Choosing Wisely:

Don’t place central lines or peripherally inserted PICCs in pediatric patients with advanced (Stage 3-5) chronic kidney disease/end-stage renal disease without consultation with pediatric nephrology due to goals to avoid adverse events, preserve long-term vascular access, and avoid unnecessary and costly procedures.

Rationale and Comments: Preservation of vascular access is critical for long-term dialysis patients. Placement of central and PICC lines has been associated with an increased incidence of complications including vascular injury, thrombosis, and central venous stenosis that can limit future use for dialysis access. Placement of central and PICC lines also potentially increases cost due to the treatment of complications from the lines, requirement for radiological tests to identify patent vessels for dialysis, and the necessity for repeat surgical procedures to create vascular access for dialysis. Studies in children are limited, but research about PICC lines demonstrates a 23-57% incidence of thrombosis in adults and increased complications in children who are exposed to multiple PICC line placements. Studies from adult patients have demonstrated the high risk of vascular injury after central line and PICC line placement. National guidelines from the Kidney Disease Outcomes Quality Initiative have recommended avoiding placement of central lines in chronic kidney disease patients, if possible, due to the high risk of complications. The recommendation to avoid central line placement is the basis of vascular access preservation in the “Fistula First Innovation” program for adult dialysis patients. National guidelines from the Kidney Disease Outcomes Quality Initiative state the following: “In patients with CKD stage 4 or 5, forearm and upper-arm veins suitable for placement of vascular access should not be used for venipuncture or for the placement of intravenous (IV) catheters, subclavian catheters, or peripherally inserted central catheter lines (PICCs). Because of the substantial risk for loss of useable upper-extremity veins and central venous stenosis with PICCs, the Work Group recommends strongly that PICCs not be used in patients with CKD”. Special consideration may be necessary in emergency circumstances in which no other safe access is achievable.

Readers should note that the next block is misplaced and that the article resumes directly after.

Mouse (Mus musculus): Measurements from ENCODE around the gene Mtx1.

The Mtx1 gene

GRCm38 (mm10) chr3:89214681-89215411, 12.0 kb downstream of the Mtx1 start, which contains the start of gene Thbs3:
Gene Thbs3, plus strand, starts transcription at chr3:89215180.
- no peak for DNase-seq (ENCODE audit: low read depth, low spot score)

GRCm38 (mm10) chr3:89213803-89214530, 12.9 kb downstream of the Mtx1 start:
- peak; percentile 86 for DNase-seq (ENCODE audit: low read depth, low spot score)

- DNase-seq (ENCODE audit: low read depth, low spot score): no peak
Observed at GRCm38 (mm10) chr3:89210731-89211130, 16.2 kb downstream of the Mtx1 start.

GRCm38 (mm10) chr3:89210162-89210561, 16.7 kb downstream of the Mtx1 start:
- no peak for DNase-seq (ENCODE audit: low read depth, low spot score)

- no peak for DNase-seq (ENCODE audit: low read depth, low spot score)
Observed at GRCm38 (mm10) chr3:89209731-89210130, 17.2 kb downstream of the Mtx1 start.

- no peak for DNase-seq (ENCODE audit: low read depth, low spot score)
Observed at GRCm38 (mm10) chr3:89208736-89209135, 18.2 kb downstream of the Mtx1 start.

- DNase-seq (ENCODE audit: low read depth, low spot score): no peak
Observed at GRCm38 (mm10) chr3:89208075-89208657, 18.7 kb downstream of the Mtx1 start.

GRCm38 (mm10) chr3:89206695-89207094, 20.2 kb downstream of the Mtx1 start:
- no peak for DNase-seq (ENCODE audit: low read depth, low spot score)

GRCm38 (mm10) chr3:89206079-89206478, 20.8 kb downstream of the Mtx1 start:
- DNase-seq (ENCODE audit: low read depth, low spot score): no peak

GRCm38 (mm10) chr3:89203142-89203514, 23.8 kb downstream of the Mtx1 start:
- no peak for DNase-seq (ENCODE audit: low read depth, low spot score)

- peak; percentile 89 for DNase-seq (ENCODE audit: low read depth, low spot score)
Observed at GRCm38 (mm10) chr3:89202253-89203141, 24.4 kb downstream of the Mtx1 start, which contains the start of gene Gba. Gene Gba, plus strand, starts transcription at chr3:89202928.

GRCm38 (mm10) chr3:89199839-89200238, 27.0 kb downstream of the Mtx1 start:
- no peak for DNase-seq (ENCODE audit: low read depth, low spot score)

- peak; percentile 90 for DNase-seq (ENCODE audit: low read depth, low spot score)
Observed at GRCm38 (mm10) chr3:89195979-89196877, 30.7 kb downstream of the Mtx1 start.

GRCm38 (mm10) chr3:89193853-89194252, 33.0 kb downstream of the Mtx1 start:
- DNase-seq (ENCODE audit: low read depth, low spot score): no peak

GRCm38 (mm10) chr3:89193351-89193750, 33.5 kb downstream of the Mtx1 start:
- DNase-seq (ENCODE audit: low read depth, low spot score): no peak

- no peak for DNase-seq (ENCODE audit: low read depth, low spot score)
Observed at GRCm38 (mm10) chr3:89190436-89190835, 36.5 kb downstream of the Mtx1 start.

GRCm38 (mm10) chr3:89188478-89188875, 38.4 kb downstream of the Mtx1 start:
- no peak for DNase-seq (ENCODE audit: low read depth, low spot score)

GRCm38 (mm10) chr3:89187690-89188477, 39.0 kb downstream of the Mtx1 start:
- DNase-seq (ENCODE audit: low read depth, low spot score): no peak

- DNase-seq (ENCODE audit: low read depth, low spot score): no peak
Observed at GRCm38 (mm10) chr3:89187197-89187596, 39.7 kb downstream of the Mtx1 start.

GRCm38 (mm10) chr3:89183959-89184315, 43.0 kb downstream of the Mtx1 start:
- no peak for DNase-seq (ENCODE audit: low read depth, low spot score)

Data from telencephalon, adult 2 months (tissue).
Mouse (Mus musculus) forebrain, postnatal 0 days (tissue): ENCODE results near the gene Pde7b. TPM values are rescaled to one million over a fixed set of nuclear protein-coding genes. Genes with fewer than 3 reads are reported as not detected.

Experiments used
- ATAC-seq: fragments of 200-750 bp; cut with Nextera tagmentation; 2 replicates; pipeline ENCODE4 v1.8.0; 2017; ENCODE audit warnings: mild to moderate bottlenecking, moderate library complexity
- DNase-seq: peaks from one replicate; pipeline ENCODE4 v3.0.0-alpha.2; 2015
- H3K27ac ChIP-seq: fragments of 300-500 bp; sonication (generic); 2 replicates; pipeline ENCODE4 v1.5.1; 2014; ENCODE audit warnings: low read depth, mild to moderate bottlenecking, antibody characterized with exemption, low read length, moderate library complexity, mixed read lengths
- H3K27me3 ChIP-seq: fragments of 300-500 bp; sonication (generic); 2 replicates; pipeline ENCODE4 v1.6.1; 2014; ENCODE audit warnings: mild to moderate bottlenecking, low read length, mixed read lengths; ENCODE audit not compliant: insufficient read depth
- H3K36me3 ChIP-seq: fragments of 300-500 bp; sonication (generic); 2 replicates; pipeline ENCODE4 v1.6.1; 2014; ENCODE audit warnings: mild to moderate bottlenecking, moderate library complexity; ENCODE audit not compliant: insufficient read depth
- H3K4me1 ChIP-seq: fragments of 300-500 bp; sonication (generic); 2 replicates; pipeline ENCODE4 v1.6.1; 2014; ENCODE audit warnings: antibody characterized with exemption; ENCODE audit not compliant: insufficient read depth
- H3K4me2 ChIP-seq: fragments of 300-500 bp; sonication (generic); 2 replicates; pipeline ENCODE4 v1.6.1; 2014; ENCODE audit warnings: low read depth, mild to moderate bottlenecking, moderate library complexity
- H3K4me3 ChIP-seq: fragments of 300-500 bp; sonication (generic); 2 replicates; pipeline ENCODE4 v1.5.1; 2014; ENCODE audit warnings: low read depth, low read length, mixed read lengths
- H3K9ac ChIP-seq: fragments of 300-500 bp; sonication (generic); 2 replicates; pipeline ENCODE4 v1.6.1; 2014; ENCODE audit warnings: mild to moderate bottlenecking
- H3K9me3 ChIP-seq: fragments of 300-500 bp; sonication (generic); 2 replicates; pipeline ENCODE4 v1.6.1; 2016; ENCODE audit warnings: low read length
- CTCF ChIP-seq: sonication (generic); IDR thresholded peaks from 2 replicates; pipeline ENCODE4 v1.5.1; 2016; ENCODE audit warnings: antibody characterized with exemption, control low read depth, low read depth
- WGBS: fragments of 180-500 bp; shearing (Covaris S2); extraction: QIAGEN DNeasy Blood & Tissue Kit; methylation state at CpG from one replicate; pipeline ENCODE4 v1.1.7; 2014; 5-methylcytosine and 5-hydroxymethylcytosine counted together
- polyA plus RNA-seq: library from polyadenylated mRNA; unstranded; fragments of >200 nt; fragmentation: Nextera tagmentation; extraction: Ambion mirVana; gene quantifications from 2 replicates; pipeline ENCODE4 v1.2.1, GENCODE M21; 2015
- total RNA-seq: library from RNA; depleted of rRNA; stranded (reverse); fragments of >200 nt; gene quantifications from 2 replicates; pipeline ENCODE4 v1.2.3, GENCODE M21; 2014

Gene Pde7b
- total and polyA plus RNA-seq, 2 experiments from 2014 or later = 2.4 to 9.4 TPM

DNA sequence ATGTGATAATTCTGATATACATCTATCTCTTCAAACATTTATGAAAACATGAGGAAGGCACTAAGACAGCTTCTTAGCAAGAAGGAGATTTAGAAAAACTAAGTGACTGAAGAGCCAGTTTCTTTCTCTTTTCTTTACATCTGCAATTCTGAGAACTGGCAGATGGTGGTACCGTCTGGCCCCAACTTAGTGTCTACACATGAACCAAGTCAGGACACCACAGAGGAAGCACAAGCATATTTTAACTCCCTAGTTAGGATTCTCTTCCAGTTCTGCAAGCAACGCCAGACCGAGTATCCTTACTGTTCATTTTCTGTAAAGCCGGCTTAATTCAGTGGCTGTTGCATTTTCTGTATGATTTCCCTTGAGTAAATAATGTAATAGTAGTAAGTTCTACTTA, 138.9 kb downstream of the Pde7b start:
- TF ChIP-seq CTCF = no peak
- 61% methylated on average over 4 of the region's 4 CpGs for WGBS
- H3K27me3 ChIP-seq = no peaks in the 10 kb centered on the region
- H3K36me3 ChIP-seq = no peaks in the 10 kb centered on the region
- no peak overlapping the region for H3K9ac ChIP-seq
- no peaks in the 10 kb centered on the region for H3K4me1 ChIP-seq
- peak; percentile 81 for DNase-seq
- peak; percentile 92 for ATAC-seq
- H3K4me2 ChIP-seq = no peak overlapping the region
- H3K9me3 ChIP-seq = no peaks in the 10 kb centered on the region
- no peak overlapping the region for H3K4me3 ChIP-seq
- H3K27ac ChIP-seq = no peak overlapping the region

Sponsoring Organizations:
  • American Academy of Pediatrics – Section on Nephrology and the American Society of Pediatric Nephrology
  • Sources:
  • Expert consensus
  • Disciplines:
  • Pediatric
  • Nephrologic
  • References: • Yang RY, Moineddin R, Filipescu D, Parra D, Amaral J, John P, Temple M, Connolly B. Increased complexity and complications associated with multiple peripherally inserted central catheter insertions in children: the tip of the iceberg. J Vasc Interv Radiol. 2012;23:351-357.
    • Costello JM, Clapper TC, Wypij D. Minimizing complications associated with percutaneous central venous catheter placement in children: recent advances. Pediatr Crit Care Med. 2013;14:273-283.
    • KDOQI. Vascular access guidelines 2006. Am J Kidney Dis. 2006;48(suppl 1):S176-S247.
    • McGill R, Ruthazer R, Meyer K, Miskulin D, Weiner D. Peripherally inserted central catheters and hemodialysis outcomes. Clin J Amer Soc Nephrol. 2016;11:1434-1440.
    • Gonzalves CF, et al. Incidence of central venous stenosis and occlusion following upper extremity PICC and port placement. Cardiovasc Intervent Radiol. 2003;26:123-127.
    • Forauer AR, Theoharis C. Histologic changes in the human vein wall adjacent to indwelling central venous catheters. J Vasc Interv Radiol. 2003;14:1163-1168.

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